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  • Severe hypophosphatemia may cause tissue hypoxia and rhabdomyolysis.

  • Renal loss of phosphate can be diagnosed by calculating the fractional excretion of phosphate (FEPO4).

  • PTH and FGF23 are the major factors that increase urine phosphate.


The etiology of hypophosphatemia can be categorized as decreased intestinal absorption, increased urinary excretion, or transcellular shift (Table 21–8). Hypophosphatemia may occur in the presence of normal phosphate stores. Serum phosphate levels decrease transiently after food intake, which stimulates endogenous insulin release. In patients with depleted phosphate stores, such as alcoholic or malnourished patients, carbohydrate intake can induce severe hypophosphatemia (refeeding syndrome). Acute respiratory alkalosis can lower serum phosphate concentrations by stimulating glycolysis. Several drugs can impair intestinal absorption of phosphate, particularly calcium-, magnesium-, and aluminum-containing antacids. Elevated PTH causes hypophosphatemia by inhibiting reabsorption in the kidney. Vitamin D deficiency decreases intestinal phosphate and calcium absorption with the resultant hypocalcemia stimulating PTH release, increasing urinary phosphate excretion. Generalized dysfunction in the proximal tubule (Fanconi syndrome) is characterized by hypophosphatemia, metabolic acidosis, glucosuria, and aminoaciduria. Mutations in FGF23 are associated with urinary phosphorous wasting with rickets or osteomalacia.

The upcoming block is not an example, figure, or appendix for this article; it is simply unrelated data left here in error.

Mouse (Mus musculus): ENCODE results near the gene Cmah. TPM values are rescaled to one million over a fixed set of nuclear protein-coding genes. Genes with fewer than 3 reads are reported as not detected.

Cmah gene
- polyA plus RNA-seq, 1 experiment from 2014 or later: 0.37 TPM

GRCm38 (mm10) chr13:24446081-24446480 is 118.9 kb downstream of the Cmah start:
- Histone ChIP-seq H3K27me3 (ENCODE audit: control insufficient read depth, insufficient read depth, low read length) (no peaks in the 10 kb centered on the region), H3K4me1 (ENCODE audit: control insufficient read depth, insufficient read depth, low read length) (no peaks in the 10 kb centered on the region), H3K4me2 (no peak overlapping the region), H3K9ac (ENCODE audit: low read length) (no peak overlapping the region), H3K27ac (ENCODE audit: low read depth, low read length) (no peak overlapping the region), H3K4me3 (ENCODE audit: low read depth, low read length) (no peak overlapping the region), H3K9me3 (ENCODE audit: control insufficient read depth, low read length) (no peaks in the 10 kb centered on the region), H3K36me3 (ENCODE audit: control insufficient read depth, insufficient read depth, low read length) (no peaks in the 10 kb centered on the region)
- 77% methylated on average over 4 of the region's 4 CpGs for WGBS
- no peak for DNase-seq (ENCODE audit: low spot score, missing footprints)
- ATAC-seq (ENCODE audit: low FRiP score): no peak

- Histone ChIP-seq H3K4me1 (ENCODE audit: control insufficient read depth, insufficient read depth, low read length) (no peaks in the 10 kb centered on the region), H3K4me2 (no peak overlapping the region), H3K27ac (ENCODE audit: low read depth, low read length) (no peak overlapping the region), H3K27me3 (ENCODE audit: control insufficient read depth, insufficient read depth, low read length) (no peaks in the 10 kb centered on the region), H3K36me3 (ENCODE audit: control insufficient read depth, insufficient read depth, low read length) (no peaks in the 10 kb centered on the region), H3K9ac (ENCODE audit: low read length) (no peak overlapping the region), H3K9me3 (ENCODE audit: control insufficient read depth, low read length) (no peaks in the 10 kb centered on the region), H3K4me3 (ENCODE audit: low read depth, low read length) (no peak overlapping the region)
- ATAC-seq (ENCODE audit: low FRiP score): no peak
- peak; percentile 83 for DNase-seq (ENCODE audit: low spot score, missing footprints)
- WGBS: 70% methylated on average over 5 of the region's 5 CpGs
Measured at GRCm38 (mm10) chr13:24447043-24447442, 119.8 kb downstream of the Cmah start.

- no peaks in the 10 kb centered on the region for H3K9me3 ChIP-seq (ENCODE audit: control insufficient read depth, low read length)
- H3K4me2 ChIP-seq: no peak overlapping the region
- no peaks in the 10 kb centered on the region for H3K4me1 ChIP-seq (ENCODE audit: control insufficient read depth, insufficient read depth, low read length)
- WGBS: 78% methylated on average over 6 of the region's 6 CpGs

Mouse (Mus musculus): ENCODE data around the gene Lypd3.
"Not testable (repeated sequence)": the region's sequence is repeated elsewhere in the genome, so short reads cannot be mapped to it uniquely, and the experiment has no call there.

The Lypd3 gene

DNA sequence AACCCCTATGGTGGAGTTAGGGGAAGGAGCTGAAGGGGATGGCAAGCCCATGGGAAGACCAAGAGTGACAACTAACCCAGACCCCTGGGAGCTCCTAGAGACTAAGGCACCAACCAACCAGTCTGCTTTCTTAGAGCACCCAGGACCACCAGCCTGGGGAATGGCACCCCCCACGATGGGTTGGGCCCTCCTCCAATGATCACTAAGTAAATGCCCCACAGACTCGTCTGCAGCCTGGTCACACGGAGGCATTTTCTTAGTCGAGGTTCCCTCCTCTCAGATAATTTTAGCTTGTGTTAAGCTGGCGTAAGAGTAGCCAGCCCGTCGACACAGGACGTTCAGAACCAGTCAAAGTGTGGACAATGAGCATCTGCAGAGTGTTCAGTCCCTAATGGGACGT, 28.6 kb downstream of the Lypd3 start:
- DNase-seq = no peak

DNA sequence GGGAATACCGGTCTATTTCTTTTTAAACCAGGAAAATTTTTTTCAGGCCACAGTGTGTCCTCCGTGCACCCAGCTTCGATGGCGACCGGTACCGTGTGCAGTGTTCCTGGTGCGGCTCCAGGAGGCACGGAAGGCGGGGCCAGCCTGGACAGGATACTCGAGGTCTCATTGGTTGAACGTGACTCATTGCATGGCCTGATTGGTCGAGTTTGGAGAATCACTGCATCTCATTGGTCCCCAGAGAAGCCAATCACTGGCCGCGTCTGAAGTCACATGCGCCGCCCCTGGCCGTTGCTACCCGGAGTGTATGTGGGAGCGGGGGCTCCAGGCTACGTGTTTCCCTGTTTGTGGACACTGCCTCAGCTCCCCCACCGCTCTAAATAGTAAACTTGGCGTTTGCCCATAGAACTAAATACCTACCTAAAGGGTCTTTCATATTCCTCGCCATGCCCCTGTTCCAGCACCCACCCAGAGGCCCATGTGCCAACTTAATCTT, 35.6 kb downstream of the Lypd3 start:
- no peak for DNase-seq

Table 21–8.Causes of hypophosphatemia.


A. Symptoms and Signs

Phosphorous is a key ingredient component of adenosine triphosphate (ATP), and clinical manifestations are related to ATP deficiency. Symptoms are rare until blood phosphate levels fall below 1.0 mg/dL and are more prominent with acute declines. Symptoms include weakness, paresthesias, and encephalopathy (irritability, confusion, dysarthria, seizures, and coma). Respiratory failure or failure to wean from mechanical ventilation may occur because of diaphragmatic weakness. Decreased myocardial contractility is uncommon but a serious manifestation. Chronic severe depletion may cause anorexia, pain in muscles and bones, and fractures.

B. Laboratory Findings


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